The simulation experiments done in this work have three main elements: the robots (representation and material properties), their virtual environment (physic engine and simulation conditions), and the evolutionary algorithm in which we evolved them (a population optimization process). We will explain each one of them in the following sections.

The source code necessary for reproducing the computational results reported in this paper is at GitHub https://github.com/biagzi/locomotion_principles.

4.1 Robot representation

The robots used in this work are 3D Voxel-based soft robots, which means that joined cubic deformable units (voxels) create them. Voxels are combined inside a 4×4×4 bounding box (design space) to form the robot’s body shape (Figure 1E). We did control experiments with robots within 63 and 83 dimensions to check for dimension size effects. We choose to analyze the 43 design space because we consider it the minimum coarse-grain to approach the biologic question about the contingency of shape outcomes pressured for locomotion. Smaller spaces do not allow sufficient complexity in the body structures.

Each robot of the simulation is represented both by genotype and phenotype representations. The phenotype consists of the robot shape (voxels configuration), control (voxels phase), and the voxels material properties. The genotype is the encoded information used to construct the phenotype, and it was structured using different strategies - direct encoding and Compositional pattern-producing networks (CPPNs) [Stanley, 2007].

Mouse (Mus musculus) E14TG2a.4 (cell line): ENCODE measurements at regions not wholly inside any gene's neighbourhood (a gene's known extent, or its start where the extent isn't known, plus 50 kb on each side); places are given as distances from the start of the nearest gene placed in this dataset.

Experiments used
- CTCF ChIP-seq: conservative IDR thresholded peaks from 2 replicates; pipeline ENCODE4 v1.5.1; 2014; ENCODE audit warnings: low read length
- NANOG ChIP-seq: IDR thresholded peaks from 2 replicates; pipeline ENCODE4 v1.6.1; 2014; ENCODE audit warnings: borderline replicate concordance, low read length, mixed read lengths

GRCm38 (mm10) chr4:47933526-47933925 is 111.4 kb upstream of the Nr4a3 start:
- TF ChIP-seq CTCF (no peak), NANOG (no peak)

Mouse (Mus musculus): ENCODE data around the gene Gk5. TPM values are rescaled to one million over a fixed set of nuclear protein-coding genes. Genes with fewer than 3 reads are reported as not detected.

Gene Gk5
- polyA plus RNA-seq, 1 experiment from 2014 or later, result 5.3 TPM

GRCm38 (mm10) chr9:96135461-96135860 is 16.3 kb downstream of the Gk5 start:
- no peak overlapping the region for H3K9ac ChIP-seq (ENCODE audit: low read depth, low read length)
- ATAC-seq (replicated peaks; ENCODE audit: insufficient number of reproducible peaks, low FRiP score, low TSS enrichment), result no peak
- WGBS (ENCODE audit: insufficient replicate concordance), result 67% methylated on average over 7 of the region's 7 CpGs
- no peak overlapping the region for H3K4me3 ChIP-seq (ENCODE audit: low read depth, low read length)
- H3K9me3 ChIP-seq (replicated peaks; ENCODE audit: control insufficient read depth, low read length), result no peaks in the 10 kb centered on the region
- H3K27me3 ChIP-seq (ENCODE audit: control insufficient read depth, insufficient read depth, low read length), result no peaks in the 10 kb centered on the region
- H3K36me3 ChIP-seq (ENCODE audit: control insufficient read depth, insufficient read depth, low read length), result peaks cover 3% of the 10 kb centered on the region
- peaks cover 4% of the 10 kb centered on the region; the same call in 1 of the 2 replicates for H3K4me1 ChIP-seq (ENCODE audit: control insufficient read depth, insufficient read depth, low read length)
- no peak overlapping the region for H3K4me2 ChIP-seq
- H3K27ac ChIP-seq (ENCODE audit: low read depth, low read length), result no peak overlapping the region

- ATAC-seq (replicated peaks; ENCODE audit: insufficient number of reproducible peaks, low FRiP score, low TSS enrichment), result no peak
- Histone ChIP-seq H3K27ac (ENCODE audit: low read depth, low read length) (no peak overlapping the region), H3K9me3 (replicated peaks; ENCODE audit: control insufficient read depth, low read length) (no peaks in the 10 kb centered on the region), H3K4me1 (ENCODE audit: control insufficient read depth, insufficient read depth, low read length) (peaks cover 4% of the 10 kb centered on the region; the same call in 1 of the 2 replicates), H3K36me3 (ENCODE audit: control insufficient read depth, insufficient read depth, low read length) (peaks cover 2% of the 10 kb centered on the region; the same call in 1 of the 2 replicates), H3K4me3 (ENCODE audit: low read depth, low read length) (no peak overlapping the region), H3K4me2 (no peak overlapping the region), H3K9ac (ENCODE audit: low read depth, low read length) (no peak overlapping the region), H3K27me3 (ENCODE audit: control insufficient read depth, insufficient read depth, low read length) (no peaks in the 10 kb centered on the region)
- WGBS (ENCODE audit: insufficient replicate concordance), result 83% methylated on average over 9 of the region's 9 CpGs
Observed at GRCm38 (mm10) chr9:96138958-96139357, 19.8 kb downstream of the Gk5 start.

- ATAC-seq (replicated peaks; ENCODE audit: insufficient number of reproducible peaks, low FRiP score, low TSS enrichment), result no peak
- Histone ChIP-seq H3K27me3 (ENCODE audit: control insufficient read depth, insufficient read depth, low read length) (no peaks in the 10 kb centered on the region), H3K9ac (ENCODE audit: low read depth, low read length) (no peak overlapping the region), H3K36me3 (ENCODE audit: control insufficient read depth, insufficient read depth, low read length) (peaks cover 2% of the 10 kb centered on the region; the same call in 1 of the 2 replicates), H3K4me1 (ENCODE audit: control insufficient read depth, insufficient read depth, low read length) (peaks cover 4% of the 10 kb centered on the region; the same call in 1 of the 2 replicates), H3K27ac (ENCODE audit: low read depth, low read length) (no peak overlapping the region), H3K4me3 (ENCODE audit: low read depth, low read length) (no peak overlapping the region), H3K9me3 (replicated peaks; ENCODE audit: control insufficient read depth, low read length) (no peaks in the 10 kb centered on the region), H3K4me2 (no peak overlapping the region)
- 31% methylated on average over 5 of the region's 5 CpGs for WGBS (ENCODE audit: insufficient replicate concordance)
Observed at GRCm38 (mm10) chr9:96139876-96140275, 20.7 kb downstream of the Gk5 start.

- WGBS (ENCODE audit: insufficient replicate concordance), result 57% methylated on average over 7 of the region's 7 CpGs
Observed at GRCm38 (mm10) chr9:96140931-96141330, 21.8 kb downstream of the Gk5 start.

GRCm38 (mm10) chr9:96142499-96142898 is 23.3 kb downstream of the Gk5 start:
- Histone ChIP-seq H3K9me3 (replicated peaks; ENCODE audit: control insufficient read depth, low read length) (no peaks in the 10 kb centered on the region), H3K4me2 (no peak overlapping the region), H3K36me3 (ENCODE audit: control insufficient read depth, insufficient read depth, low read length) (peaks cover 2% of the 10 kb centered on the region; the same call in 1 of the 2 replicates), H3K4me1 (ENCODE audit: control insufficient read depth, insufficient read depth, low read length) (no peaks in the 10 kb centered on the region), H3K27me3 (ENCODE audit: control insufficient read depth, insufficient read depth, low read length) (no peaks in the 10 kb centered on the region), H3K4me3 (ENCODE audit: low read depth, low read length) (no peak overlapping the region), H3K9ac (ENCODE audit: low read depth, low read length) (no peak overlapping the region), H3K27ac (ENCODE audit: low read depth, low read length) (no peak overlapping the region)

4.1.1 Phenotype

The phenotype is the virtual realization of the robot in the Voxelyze physics engine [Hiller and Lipson, 2014]. Each robot’s phenotypic space of possibilities consists of i. voxel presence or absence in each lattice position (shape), ii. phase offset of each present voxel (control), and iii. the global stiffness, a unique stiffness value (Young’s modulus) for all voxels in the robot. Each voxel i has a real value ϕi ∈ [−1, 1] defining its phase offset in relation to the environment global signal sin 2π(ft + ϕi) that controls volumetric actuation in each time t. The volumetric change of the oscillating voxels is ± 50% of their rest volume, and we used a fixed oscillation frequency of f = 2Hz [Kriegman et al., 2020].